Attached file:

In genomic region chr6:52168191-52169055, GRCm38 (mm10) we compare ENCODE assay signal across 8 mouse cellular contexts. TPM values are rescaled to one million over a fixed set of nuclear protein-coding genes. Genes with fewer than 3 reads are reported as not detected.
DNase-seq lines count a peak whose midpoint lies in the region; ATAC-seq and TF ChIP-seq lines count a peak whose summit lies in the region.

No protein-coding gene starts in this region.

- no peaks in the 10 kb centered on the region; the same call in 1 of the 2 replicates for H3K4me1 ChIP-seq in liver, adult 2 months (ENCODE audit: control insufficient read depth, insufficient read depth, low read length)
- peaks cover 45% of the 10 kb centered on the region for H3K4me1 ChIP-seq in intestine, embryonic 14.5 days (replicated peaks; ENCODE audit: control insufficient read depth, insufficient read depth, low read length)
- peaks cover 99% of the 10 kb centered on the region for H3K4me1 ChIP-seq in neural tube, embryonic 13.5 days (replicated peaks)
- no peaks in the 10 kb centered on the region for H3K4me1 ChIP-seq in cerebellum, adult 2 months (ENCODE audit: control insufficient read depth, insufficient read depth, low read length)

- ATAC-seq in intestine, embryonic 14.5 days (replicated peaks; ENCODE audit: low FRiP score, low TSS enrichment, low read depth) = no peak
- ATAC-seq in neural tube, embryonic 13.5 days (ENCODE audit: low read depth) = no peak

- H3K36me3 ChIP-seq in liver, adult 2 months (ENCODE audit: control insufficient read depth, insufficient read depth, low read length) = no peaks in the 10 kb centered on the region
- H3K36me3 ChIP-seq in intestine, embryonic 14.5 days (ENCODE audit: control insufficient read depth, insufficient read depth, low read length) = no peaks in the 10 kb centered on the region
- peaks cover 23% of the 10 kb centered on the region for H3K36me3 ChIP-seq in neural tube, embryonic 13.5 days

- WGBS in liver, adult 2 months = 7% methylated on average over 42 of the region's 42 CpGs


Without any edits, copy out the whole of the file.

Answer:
In genomic region chr6:52168191-52169055, GRCm38 (mm10) we compare ENCODE assay signal across 8 mouse cellular contexts. TPM values are rescaled to one million over a fixed set of nuclear protein-coding genes. Genes with fewer than 3 reads are reported as not detected.
DNase-seq lines count a peak whose midpoint lies in the region; ATAC-seq and TF ChIP-seq lines count a peak whose summit lies in the region.

No protein-coding gene starts in this region.

- no peaks in the 10 kb centered on the region; the same call in 1 of the 2 replicates for H3K4me1 ChIP-seq in liver, adult 2 months (ENCODE audit: control insufficient read depth, insufficient read depth, low read length)
- peaks cover 45% of the 10 kb centered on the region for H3K4me1 ChIP-seq in intestine, embryonic 14.5 days (replicated peaks; ENCODE audit: control insufficient read depth, insufficient read depth, low read length)
- peaks cover 99% of the 10 kb centered on the region for H3K4me1 ChIP-seq in neural tube, embryonic 13.5 days (replicated peaks)
- no peaks in the 10 kb centered on the region for H3K4me1 ChIP-seq in cerebellum, adult 2 months (ENCODE audit: control insufficient read depth, insufficient read depth, low read length)

- ATAC-seq in intestine, embryonic 14.5 days (replicated peaks; ENCODE audit: low FRiP score, low TSS enrichment, low read depth) = no peak
- ATAC-seq in neural tube, embryonic 13.5 days (ENCODE audit: low read depth) = no peak

- H3K36me3 ChIP-seq in liver, adult 2 months (ENCODE audit: control insufficient read depth, insufficient read depth, low read length) = no peaks in the 10 kb centered on the region
- H3K36me3 ChIP-seq in intestine, embryonic 14.5 days (ENCODE audit: control insufficient read depth, insufficient read depth, low read length) = no peaks in the 10 kb centered on the region
- peaks cover 23% of the 10 kb centered on the region for H3K36me3 ChIP-seq in neural tube, embryonic 13.5 days

- WGBS in liver, adult 2 months = 7% methylated on average over 42 of the region's 42 CpGs